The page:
The odyssey of Jewish books in the wake of the Holocaust.
Robert Edsel’s The Monuments Men (2008) has increased awareness of Allied efforts to track down and save art and artifacts stolen by the Nazis. In a related but more specific vein, Glickman (Sacred Treasure—The Cairo Genizah: The Amazing Discoveries of Forgotten Jewish History in an Egyptian Synagogue Attic, 2010), a rabbi, traces the fate of Jewish books from the outset of Nazi vandalism through the course of World War II and beyond. While the Nazis were noted for burning books, the author explains that this wanton destruction was actually quite limited. The Nazis were far more interested in hoarding books owned by Jewish families, libraries, and institutions, and they did so by the millions. “The Nazis devoted so much attention to Jewish books because Germans were a bookish people,” writes Glickman, “and they understood the importance of the printed word to cultural identity and ethnic pride.” The Nazis hoped to destroy Jewish culture by stealing and suppressing its written words, but their motives did not end there. Representative of the Nazi penchant for pseudo-science, many Nazi scholars hoped to study Jewish texts for academic, yet misguided reasons. From a material perspective, they also mined book collections for rare and valuable specimens, much as was done with art during the same period. At the war’s end, the job of collecting, cataloging, and redistributing these books fell to a few dedicated scholars and professionals, including such important figures as Salo Baron and Hannah Arendt. Glickman has produced a provocative history that preserves this important yet often overlooked aspect of the Holocaust, and readers will come away with a valuable perspective on how the written word can be abused for the sake of cultural genocide. At times, the narrative is chronologically confusing, and the author’s voice can become a slight annoyance in an otherwise serious framework—e.g., a surprising plethora of exclamation marks.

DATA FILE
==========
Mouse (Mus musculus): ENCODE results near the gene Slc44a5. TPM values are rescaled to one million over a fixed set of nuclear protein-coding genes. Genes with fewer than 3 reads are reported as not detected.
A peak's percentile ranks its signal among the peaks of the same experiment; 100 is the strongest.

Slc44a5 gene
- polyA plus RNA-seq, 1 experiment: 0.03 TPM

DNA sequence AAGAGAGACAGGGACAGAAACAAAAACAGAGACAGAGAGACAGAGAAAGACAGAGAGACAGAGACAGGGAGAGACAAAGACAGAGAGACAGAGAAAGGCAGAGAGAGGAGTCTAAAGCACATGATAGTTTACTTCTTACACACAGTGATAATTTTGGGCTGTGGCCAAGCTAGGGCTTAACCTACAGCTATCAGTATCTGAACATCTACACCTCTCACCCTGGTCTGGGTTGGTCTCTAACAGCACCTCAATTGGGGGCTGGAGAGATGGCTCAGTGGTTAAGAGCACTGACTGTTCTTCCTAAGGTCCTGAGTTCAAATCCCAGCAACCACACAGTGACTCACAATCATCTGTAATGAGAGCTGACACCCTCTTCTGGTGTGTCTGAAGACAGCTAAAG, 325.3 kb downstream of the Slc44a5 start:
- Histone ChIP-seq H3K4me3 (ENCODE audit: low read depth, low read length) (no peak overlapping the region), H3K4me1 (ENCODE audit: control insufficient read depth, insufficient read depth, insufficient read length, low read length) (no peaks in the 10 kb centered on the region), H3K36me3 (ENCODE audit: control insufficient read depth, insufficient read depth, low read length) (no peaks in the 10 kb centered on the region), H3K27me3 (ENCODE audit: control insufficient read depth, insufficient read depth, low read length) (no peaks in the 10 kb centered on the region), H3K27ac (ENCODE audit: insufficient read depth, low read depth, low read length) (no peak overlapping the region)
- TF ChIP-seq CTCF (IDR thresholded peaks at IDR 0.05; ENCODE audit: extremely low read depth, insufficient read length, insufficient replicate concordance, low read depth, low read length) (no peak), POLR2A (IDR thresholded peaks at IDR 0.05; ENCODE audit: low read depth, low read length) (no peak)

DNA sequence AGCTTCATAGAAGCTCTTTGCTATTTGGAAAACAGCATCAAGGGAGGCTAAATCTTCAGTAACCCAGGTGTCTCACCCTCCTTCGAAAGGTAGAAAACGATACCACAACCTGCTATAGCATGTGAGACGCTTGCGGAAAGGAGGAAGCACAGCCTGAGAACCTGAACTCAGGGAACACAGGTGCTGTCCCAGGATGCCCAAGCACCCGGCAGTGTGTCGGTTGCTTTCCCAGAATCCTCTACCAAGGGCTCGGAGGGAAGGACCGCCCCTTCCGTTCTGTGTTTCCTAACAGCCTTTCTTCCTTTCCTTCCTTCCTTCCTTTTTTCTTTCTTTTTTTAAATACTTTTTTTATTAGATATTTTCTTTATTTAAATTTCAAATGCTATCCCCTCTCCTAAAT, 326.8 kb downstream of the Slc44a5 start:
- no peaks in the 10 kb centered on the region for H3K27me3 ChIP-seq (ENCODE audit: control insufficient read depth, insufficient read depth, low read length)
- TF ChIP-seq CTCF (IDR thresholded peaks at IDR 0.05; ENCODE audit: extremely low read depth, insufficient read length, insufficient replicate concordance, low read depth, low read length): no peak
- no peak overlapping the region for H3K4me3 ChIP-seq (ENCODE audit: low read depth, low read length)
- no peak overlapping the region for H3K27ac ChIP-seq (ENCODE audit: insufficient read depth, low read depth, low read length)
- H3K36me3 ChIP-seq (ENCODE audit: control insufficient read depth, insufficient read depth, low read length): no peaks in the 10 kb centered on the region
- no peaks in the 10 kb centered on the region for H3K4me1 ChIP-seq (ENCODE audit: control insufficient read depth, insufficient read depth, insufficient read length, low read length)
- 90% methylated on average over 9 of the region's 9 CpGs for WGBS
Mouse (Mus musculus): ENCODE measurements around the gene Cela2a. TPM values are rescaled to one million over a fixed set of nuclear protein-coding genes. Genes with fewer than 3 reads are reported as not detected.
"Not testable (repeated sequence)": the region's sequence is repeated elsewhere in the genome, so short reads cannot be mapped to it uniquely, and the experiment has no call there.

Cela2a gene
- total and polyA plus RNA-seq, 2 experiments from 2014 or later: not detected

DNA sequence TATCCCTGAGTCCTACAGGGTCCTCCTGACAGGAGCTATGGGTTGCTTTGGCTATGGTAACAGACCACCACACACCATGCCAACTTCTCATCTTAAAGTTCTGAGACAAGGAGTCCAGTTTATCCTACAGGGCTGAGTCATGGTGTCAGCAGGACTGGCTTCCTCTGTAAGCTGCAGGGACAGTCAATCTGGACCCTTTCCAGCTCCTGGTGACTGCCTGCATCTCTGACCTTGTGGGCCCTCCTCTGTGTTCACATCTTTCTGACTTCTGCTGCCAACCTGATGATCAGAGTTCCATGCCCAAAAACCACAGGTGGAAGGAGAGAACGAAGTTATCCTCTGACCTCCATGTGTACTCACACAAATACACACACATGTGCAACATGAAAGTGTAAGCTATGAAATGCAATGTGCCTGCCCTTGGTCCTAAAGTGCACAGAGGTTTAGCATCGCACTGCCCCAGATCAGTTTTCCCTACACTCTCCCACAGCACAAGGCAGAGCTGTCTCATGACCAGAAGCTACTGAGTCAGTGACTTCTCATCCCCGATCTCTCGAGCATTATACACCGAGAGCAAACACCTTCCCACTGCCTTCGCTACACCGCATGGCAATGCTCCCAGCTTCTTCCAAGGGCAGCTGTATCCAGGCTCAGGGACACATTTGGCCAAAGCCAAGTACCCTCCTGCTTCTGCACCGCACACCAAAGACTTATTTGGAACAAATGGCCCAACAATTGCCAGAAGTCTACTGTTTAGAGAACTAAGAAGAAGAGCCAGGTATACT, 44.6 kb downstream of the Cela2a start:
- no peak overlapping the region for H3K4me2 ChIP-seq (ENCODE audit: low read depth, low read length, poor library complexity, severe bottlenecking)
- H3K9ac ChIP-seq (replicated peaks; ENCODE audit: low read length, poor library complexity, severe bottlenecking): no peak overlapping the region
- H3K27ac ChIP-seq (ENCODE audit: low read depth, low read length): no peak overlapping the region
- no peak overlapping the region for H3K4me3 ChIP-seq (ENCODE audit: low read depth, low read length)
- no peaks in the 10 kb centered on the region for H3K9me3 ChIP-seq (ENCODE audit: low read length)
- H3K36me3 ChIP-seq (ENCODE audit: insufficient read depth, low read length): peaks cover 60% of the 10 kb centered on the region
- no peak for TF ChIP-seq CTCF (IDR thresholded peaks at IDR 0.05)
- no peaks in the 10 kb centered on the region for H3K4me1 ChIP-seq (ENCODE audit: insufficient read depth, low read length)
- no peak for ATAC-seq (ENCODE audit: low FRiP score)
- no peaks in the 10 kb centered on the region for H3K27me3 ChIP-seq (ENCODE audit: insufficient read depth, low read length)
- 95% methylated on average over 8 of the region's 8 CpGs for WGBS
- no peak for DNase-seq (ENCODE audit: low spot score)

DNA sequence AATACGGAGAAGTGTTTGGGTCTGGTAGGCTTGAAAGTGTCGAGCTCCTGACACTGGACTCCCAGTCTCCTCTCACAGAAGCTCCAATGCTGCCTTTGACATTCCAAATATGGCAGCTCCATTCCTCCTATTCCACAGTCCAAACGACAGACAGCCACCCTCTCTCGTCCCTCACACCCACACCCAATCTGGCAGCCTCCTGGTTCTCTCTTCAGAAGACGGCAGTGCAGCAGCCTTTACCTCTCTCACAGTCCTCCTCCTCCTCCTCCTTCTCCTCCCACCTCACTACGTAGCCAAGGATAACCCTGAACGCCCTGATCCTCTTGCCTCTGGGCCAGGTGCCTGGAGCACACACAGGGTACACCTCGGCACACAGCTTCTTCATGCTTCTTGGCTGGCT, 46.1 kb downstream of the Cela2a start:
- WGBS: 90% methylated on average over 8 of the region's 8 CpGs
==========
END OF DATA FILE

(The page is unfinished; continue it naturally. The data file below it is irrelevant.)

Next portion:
The text is approachable and the material is invaluable. The written word prevails.